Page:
The recent reforms by the Myanmar government means entrance of foreign investment is becoming easier. Some of such changes, according to Ms Thida Thant include: reduction of export tax and income tax, liberalization of documentation process for trade, and laws pertaining to use and leasing of land are slowly changing to allow in foreign companies.
A managed float of the currency, the kyat, was formalized in April 1st this year, unifying the exchange rate which was previously either a black market rate or an official rate, with great discrepancy between these. Transfer of payments between bank accounts will become more common, and at present only a few banks are authorized to transfer to foreign bank accounts
There is promise of credit and debit cards being available to use by the SEA Games of 2013. But although ATM machines can be seen in some places in Yangon, “they often don’t work, and are unreliable. On a rainy day they can break down and you may lose your money”, said Ms Cho Cho Myint.
Investing in Myanmar: the formation of a business entity
The formation of a business entity in Myanmar, according to Ms Cho Cho Myint, is subject to either one of these two laws:
Myanmar Foreign Investment Law (MFIL), which covers heavy investments. Joint ventures require a minimum of 35 percent foreign capital, with minimum capital requirement of US$ 500,000 (in the manufacturing sector) or US$ 300,000 (in the services sector).
Tax incentives and guarantees such as against nationalization and termination of projects are granted under this law..
Secondly, the Myanmar Companies Act (MCA) oversees investments for services and trading. The minimum capital requirement for these investments are of US$ 170.000 (for industry) and 50.000USD (services).
There is still a huge deficit in healthcare and education, and while the government has not yet solved these social problems, businesses must aim to contribute with social responsibility.
The Coca-Cola Foundation announced in mid June support women’s economic empowerment job creation throughout the country”, that it would grant US$3 million, as it seeks other investment opportunites with the recent easing of US sanctions against Myanmar.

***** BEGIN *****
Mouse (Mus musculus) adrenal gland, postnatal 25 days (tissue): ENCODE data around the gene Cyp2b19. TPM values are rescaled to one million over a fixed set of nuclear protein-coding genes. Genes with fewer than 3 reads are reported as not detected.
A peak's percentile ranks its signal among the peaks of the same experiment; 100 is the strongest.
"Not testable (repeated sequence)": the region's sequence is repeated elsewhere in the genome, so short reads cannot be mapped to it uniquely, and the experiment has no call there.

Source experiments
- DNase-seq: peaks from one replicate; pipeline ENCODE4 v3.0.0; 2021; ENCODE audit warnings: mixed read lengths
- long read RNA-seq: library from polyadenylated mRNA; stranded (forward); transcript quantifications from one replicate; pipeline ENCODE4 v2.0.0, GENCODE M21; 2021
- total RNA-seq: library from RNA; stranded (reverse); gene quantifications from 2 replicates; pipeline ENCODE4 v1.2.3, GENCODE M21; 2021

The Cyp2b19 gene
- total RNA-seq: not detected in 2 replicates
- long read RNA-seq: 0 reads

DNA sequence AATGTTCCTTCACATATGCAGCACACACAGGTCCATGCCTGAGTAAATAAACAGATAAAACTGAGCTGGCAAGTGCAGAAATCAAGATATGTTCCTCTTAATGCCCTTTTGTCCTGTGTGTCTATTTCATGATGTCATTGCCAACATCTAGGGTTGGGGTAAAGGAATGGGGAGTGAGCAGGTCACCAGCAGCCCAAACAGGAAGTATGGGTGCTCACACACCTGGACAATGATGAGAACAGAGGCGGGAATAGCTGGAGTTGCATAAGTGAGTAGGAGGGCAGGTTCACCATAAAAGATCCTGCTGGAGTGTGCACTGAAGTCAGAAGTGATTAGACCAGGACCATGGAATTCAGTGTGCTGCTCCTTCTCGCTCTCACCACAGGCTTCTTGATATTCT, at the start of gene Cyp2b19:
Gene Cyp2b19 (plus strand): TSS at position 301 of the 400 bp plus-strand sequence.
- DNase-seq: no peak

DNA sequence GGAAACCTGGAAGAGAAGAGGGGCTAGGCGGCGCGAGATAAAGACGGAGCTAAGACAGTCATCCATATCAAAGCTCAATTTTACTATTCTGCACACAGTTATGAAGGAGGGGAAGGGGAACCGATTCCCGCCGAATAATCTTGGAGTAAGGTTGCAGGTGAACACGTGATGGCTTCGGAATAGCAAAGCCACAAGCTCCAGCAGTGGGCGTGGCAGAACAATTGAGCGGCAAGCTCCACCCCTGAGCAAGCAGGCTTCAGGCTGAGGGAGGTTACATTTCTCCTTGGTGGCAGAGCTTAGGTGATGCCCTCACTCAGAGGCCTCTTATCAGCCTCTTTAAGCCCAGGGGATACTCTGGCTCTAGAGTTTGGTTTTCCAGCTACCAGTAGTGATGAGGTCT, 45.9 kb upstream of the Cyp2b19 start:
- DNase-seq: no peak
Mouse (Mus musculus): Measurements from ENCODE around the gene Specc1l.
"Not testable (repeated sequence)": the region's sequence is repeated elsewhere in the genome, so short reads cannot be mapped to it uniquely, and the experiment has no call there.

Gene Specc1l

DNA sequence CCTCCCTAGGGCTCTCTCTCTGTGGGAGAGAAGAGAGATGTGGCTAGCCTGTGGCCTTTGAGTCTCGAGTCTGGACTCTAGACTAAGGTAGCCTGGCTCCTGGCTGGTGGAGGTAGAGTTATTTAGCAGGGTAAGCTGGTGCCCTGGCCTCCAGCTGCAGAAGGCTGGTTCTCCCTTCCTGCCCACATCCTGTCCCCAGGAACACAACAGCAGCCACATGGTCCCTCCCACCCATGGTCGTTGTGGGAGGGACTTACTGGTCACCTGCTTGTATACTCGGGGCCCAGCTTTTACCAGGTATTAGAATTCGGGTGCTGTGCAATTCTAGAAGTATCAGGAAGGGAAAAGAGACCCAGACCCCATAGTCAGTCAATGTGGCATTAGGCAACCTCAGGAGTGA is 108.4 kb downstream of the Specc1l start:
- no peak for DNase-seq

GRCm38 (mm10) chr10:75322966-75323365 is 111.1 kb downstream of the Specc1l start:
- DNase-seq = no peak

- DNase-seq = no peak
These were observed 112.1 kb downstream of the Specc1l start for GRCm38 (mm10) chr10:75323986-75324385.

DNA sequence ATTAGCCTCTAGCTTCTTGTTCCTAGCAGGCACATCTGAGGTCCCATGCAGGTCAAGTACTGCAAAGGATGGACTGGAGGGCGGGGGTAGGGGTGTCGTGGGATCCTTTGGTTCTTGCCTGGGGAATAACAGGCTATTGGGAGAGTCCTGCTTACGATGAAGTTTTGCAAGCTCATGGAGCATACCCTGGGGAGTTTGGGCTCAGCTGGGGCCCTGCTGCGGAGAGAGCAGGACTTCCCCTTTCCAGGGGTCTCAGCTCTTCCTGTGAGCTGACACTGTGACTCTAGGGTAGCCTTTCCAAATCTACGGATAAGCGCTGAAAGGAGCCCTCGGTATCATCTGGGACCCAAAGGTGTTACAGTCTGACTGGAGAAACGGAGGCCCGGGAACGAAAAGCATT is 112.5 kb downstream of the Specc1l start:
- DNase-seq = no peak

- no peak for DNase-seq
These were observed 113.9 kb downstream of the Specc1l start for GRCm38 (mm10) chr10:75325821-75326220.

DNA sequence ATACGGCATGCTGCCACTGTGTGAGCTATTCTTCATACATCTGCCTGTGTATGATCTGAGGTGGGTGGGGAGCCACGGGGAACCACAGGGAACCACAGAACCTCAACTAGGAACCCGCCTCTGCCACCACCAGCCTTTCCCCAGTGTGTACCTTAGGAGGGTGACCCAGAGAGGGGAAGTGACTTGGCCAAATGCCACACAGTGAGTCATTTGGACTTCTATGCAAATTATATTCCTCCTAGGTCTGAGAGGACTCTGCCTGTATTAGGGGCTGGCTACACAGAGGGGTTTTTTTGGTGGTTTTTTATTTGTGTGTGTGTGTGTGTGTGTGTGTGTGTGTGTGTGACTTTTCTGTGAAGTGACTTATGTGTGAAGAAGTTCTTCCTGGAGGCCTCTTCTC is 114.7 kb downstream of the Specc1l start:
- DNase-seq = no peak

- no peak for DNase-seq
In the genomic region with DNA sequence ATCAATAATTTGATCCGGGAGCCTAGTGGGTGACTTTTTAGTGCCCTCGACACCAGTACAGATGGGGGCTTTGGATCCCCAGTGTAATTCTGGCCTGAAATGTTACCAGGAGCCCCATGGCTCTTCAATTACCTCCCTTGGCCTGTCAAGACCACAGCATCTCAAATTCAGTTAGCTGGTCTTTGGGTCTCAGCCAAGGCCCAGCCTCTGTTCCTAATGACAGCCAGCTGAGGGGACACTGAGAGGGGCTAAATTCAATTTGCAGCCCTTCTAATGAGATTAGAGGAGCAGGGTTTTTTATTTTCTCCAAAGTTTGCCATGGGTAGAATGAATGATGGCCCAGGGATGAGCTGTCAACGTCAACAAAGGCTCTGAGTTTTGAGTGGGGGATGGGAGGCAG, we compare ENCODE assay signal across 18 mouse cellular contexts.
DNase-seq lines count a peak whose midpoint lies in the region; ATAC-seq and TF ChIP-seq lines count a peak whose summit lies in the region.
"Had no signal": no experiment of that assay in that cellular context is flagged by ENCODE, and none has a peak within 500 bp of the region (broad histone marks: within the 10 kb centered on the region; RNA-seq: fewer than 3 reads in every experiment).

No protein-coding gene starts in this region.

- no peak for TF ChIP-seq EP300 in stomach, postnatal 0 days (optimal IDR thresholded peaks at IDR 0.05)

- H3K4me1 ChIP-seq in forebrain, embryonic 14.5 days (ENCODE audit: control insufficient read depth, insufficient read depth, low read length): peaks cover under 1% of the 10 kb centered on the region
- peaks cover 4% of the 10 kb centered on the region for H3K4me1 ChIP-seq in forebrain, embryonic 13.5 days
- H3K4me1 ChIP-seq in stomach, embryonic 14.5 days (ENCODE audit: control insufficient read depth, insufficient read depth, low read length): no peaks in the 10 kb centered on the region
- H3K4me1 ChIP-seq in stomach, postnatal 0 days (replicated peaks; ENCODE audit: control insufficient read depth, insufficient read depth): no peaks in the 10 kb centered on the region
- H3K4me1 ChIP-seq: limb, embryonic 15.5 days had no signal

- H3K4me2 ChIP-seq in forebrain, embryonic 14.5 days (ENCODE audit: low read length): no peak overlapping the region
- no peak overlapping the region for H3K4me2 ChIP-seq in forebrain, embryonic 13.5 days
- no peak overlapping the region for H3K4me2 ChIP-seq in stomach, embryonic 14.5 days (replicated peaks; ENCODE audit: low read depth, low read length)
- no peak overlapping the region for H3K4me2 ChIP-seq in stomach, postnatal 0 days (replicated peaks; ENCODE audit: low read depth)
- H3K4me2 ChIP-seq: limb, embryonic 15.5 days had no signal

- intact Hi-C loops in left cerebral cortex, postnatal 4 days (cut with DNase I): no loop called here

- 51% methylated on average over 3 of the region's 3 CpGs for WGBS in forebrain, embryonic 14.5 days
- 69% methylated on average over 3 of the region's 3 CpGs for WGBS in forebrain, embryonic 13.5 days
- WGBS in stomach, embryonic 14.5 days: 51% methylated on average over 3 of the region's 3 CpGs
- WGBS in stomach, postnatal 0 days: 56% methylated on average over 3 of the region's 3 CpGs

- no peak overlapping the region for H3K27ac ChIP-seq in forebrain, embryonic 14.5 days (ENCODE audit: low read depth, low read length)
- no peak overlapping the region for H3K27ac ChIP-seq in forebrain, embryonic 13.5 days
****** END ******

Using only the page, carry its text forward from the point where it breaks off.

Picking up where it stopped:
Although the common marketing strategy for business is known to be “location, location, location”, in Myanmar, the important is ‘donation, donation, donation’, joked Mr. Zaw Naing, CEO of Myanmar Business Executives Association.
Corruption has been widespread in Myanmar during the five decades of military regime, and facilitation payments, bribes and giving expensive gifts has been used as common forms of developing and consolidating business relationships. However, Mr Zaw Naing said the best advice was “not to get involved”.
Perspectives for 2015
There are great expectations for the 2015 general election in Myanmar, when the main opposition party NLD is expected to win a great majority of seats. But although significant change will take place, some members of the current government have experience and management training that other opposition members may not have. “A total change may also not be good”, said Ms Cho Cho Myint, pointing to the need of a power balance.
There are still challenges ahead, such as the formation of a legal framework still under way to facilitate foreign investment, restrictive land laws, lack of skilled labor at managerial level, and the underdeveloped infrastructure and banking system. “But this is the moment to invest. You cannot wait for all these things to be ready before you begin, or you will lose your chance behind others”, said Mr. Zaw Naing.
- Ms Thida Thant: BA International Relations, MBA, Managing Director, New Link Marketing Ltd.
- Ms Cho Cho Myint: BA English, MBA, DBL, Managing Director, Interactive Myanmar
- Ms Lynn Lynn Tin Htun – B Com, MBA, Managing Director, Mango Marketing Services Co, Ltd
- Mr. Zaw Naing: B. E Electronics, MBA, CEO Myanmar Business Executives Association.